"Select Keymap from Arch list"
        What is the layout family? "qwerty"
        What is the keys layout of your keyboard? "US american"
        Which variant do you have? "standard"
        Which specific keymap do you want? "standard"

Now we finish configuring the network. If you don't know the following information, simply open a second session to your box and look in the relevant files. (In the original environment, not the chroot)

Debian has a file that won't be found in other linux's I believe. /etc/network/interfaces The syntax is fairly simple. And the one I provide should work fine. Just be sure to change the IP addresses as shown below.

You will have to do a different configuration if you need dhcp, there is documentation in the debian manpages. ``man interfaces'' I believe is the appropriate one. They should be available in the chroot.

Setting up /etc/network/interfaces:

        unf:/# cat > /etc/network/interfaces << "EOF"
        > # The loopback interface
        > auto lo
        > iface lo inet loopback
        > # The first network card (network, broadcast, and gateway are optional)
        > auto eth0
        > iface eth0 inet static
        >  address
        >  netmask
        >  network
        >  broadcast
        >  gateway
        > EOF

You can get the above info by opening another session to your box outside the chroot. Type the following commands to get the info for address/netmask/network/broadcast/gateway:

First, we do ifconfig to get the real important stuff -

        [root@plain root]# ifconfig
        eth0      Link encap:Ethernet  HWaddr 00:01:80:31:81:AD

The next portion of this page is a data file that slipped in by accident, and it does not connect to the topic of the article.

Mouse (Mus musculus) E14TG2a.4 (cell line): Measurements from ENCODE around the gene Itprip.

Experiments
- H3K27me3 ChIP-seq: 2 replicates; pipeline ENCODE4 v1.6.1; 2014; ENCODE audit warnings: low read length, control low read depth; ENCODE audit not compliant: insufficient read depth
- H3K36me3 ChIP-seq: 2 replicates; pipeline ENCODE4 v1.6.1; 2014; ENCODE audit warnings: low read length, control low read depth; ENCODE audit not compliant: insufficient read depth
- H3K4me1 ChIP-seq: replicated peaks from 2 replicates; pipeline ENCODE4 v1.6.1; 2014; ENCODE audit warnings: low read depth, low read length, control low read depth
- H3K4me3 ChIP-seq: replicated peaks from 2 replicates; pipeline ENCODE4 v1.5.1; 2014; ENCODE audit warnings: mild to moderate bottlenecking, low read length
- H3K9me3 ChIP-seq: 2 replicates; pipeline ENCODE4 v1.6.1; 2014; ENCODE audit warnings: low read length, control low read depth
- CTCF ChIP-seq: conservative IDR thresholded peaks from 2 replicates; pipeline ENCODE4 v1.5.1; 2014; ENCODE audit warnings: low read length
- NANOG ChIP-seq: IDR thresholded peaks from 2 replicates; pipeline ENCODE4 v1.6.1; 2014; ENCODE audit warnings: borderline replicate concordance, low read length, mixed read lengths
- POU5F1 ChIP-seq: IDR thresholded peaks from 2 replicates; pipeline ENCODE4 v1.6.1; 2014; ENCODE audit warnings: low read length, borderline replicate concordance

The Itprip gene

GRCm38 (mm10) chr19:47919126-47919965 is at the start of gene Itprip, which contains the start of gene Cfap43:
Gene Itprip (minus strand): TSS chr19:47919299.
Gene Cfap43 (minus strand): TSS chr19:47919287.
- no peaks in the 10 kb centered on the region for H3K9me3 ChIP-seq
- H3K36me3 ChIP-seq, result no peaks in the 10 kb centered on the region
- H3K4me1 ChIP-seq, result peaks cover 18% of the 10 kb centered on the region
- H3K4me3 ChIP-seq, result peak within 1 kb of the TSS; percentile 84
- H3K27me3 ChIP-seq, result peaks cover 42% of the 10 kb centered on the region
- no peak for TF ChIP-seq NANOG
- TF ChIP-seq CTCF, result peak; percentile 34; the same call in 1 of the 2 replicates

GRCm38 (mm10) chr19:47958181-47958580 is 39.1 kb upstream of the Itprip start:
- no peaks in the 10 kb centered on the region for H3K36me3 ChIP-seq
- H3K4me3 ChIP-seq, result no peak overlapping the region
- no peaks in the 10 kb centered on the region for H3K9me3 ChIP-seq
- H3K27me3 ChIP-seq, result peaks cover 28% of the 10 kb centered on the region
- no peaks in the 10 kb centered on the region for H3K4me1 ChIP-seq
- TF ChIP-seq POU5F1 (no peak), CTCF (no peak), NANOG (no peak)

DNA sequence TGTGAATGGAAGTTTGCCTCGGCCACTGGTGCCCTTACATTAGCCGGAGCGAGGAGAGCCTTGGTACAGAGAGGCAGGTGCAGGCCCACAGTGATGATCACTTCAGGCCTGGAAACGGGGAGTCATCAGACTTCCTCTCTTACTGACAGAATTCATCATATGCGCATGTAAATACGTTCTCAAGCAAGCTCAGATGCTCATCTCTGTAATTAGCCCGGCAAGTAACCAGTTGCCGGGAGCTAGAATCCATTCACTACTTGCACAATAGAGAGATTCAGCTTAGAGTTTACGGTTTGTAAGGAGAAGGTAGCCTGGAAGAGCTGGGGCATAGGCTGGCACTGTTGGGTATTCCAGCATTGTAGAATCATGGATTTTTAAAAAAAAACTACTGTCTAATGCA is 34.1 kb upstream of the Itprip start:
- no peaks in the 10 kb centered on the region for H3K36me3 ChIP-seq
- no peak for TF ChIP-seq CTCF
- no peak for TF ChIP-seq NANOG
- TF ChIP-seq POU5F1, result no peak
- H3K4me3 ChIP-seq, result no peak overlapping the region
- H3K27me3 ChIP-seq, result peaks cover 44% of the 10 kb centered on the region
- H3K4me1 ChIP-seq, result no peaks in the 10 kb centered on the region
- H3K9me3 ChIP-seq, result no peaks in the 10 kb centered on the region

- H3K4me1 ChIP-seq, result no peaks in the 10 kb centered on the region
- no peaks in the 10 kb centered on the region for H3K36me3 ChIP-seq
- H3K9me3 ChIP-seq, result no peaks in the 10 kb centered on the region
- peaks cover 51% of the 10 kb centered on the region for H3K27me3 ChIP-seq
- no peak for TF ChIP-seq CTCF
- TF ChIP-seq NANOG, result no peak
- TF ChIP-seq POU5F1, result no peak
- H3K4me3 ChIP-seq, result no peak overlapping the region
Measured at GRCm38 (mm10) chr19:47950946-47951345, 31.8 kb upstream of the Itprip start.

inet addr:  Bcast:  Mask:
                UP BROADCAST RUNNING MULTICAST  MTU:1500  Metric:1
        ... ... ...

The second line above has the relevant info, with address/broadcast/netmask in that order.

To find the ``network'', type route -n (-n so you can see the whole IP):

        [root@plain root]# route -n
        Kernel IP routing table
        Destination     Gateway         Genmask         Flags Metric Ref    Use Iface   U     0      0        0 eth0       U     0      0        0 lo
        default         UG    0      0        0 eth0

The first ``Destination'' IP address on the eth0 line is the Network, most likely it will be your IP with a 0 for the last quad. The Gateway is listed under ``Gateway'' on the ``default'' line.

Configure Timezone, users, and APT

        unf:/# /usr/sbin/base-config

Pretty much self explanatory. If any questions (like timezone) are unknown, answer what you think best. You can rerun this after if you want to change any answers.

Here's my suggested answers:

        Timezone - Look at displayed time, and see if it looks like GMT.  Otherwise say no.
                You can either figure out the timezone, or just give your own.  You can adjust the time
                later within linux if necessary.  Or maybe file a ticket to get them to set the bios properly.
        Shall I enable md5 passwords? "Yes"
        Shall I enable shadow passwords? "Yes"
        Enter/Verify Root password - Make it secure.  At least one of each of the following:
                lowercase letter, uppercase letter, number, and symbol.  Minimum of 8 chars to be safe.
                Remember, you shouldn't be using your root login that much anyway.
        Shall I create a normal user account now? "Yes" (So we can LOG IN!)
                Make an admin user, either call it admin, or use your own login.  This will likely be 
                your primary administrative account, and you can give it access to do most things
                root can (by using groups properly, etc).  I'd recommend using a password following the
                same guidelines as for root.  Although I tend to use something slightly easier to remember.
        Do you want to use a PPP connection to install the system? "No"
        Choose the method apt should use to access the Debian archive: "http"
        Use non-US software? "Yes"
        Use non-free software? "Yes"
        Use contrib software? "Yes"
        Select a country: "United States"
        Choose the Debian mirror to use: "" (Pick any mirror other then the * ones,